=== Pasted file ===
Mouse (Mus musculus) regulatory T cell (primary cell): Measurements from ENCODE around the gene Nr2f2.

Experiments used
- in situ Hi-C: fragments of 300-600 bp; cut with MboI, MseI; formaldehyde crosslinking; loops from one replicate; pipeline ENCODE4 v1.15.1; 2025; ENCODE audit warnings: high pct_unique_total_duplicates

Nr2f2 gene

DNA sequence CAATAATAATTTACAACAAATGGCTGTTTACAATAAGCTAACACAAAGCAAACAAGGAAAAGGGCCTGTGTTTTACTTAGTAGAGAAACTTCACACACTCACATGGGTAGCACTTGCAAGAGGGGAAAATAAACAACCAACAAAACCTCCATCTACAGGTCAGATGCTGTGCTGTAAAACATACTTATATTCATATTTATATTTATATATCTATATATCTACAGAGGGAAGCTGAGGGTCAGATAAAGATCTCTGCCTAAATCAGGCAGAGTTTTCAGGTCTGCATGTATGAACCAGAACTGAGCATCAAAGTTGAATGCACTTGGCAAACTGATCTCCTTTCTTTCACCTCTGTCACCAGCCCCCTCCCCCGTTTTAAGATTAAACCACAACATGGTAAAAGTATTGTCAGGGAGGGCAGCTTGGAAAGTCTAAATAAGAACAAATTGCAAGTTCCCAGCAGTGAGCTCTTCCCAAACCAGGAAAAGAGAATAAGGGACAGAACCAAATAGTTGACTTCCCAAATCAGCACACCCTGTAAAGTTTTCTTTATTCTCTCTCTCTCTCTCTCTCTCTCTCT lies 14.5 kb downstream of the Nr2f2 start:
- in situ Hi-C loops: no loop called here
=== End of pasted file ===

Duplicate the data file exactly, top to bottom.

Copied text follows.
Mouse (Mus musculus) regulatory T cell (primary cell): Measurements from ENCODE around the gene Nr2f2.

Experiments used
- in situ Hi-C: fragments of 300-600 bp; cut with MboI, MseI; formaldehyde crosslinking; loops from one replicate; pipeline ENCODE4 v1.15.1; 2025; ENCODE audit warnings: high pct_unique_total_duplicates

Nr2f2 gene

DNA sequence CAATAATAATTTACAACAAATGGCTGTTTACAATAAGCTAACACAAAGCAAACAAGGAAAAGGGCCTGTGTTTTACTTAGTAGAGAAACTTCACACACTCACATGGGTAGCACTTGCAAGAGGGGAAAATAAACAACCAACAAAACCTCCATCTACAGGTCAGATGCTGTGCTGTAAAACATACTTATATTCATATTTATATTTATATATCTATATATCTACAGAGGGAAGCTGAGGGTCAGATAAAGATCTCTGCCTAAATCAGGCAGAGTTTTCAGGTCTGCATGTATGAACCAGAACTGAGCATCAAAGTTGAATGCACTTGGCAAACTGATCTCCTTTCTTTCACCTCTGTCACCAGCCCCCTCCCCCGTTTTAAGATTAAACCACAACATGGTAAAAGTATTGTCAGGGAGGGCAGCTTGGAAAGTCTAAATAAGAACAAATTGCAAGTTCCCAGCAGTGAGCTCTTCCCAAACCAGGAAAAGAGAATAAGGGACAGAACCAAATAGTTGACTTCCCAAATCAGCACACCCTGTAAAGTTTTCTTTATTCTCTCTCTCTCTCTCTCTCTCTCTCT lies 14.5 kb downstream of the Nr2f2 start:
- in situ Hi-C loops: no loop called here